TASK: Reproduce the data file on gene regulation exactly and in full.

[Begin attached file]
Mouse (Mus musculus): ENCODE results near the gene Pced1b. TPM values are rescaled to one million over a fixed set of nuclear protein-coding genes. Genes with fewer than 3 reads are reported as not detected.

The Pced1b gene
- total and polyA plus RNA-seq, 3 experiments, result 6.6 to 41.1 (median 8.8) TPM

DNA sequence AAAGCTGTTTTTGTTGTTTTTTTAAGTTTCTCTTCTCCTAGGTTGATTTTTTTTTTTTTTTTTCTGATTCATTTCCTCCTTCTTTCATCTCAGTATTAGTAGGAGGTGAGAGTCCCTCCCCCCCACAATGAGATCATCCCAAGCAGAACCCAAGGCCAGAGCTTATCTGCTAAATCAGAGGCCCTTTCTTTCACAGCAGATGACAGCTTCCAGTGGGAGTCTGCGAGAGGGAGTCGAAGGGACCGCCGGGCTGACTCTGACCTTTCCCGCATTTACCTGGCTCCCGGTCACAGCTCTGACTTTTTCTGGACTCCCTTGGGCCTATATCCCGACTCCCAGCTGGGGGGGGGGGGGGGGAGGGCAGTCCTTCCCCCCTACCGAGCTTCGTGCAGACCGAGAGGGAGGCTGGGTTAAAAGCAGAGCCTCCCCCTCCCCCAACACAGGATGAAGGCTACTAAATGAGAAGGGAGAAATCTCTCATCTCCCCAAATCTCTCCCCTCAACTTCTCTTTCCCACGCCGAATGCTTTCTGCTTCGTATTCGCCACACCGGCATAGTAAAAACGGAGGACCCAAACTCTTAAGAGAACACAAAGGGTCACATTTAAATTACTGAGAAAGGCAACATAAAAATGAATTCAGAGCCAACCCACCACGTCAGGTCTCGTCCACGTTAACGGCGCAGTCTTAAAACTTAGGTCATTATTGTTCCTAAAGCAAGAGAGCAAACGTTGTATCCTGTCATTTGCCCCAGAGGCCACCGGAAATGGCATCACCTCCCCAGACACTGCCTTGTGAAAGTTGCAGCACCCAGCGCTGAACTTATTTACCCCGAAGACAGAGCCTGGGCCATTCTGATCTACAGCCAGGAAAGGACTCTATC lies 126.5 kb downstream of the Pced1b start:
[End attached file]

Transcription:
Mouse (Mus musculus): ENCODE results near the gene Pced1b. TPM values are rescaled to one million over a fixed set of nuclear protein-coding genes. Genes with fewer than 3 reads are reported as not detected.

The Pced1b gene
- total and polyA plus RNA-seq, 3 experiments, result 6.6 to 41.1 (median 8.8) TPM

DNA sequence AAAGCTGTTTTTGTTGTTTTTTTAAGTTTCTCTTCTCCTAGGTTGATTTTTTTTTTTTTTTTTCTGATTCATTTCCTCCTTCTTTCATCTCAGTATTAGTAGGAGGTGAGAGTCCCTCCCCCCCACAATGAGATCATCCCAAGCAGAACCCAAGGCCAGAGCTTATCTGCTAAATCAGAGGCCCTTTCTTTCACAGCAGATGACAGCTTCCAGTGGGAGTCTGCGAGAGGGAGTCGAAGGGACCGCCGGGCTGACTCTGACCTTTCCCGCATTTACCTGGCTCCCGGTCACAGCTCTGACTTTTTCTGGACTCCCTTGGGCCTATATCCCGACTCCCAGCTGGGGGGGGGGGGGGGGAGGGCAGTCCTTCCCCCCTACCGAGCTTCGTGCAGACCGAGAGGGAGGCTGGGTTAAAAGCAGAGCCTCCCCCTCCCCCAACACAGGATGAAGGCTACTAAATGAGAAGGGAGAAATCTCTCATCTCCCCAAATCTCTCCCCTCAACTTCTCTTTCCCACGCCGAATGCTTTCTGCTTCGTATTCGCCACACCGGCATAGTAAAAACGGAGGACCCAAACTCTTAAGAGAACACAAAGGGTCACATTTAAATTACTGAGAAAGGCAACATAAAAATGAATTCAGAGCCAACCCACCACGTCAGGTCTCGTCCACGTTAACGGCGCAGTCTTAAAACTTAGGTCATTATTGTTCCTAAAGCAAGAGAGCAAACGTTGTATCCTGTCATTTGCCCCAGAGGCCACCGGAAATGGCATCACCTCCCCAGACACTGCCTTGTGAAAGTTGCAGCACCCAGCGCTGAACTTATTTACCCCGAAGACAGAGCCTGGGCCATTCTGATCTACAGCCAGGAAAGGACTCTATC lies 126.5 kb downstream of the Pced1b start: